I posted the above on Facebook. Ironically, my very next post was apparently so misogynistic that it inspired another writer (whom I share real world friends with and have a good amount of respect for) to kick me off his friends list:
Make a chocolate Benedict Cumberbatch and that’s apparently drool-worthy. Make a chocolate Scarlett Johansson though and the night will be filled with torches and pitchforks and undergrad screeds.
This was inspired, of course, by the existence of an actual chocolate Cumberbatch which I was seeing posted all over my feed by leering women, many of whom, based on their comments, really liked the idea of eating them some Benedict.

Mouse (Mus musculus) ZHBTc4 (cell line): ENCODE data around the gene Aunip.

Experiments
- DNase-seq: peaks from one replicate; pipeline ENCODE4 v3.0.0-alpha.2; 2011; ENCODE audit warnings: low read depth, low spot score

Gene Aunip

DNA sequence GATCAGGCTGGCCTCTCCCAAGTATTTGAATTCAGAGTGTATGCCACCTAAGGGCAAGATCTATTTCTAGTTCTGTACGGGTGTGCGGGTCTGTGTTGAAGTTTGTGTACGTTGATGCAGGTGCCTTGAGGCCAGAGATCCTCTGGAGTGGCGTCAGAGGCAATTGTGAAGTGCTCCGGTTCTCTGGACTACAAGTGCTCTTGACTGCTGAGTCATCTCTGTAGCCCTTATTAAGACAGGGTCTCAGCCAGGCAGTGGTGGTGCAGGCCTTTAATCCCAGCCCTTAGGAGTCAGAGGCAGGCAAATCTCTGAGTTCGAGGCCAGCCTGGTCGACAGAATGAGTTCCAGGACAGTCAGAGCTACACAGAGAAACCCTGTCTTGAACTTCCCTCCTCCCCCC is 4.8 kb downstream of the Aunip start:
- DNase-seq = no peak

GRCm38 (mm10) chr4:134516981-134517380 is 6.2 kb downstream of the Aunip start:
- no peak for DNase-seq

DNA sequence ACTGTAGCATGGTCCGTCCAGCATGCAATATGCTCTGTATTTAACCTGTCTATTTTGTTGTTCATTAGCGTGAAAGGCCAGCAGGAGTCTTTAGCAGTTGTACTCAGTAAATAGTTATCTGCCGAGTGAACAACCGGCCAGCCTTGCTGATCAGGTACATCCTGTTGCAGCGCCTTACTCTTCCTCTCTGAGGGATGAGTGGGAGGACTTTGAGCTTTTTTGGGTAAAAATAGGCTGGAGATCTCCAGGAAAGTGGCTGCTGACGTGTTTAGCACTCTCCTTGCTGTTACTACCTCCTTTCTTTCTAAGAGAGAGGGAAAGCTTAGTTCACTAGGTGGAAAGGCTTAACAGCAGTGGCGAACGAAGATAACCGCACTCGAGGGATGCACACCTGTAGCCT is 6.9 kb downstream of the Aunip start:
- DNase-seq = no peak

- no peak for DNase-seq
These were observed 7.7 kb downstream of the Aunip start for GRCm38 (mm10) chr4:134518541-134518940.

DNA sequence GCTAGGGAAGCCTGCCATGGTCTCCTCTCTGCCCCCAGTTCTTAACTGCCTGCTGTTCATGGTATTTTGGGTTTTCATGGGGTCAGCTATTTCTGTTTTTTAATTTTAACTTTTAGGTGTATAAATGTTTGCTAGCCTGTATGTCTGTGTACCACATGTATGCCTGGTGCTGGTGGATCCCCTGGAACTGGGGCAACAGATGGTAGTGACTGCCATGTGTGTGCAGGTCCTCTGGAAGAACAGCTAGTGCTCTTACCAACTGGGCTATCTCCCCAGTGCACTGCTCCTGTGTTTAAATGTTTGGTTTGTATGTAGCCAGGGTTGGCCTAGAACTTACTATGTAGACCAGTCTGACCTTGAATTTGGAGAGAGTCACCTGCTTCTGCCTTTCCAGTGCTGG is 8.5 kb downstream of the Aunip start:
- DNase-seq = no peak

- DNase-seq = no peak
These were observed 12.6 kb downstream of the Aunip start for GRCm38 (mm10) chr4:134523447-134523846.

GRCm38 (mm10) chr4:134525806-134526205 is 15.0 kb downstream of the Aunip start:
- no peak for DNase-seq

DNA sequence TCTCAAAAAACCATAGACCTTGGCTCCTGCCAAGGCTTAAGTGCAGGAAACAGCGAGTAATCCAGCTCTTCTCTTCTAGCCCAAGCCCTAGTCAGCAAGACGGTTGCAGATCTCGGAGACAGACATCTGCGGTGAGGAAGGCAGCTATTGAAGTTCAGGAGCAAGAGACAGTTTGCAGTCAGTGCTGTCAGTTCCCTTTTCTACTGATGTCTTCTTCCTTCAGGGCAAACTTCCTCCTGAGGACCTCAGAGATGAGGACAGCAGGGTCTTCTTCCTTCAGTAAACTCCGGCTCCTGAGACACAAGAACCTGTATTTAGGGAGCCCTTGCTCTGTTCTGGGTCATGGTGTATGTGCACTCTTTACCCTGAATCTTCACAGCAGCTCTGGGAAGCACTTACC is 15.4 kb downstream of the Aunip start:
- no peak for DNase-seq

My beloved Nydia posted a link about the dapper confection and commented, “Fun stuff! Now it would be fair to make a life-size chocolate Scarlett Johansson sculpture to please the boys too, lol.” And the two of us talked about how some people would flip their lids if the statue were of an actress, and if men were commenting all over the place about how much they’d like to eat her. In fact, some of the women drooling after chocolate Cumberbatch routinely complain about men objectifying women.
Thus was my post born.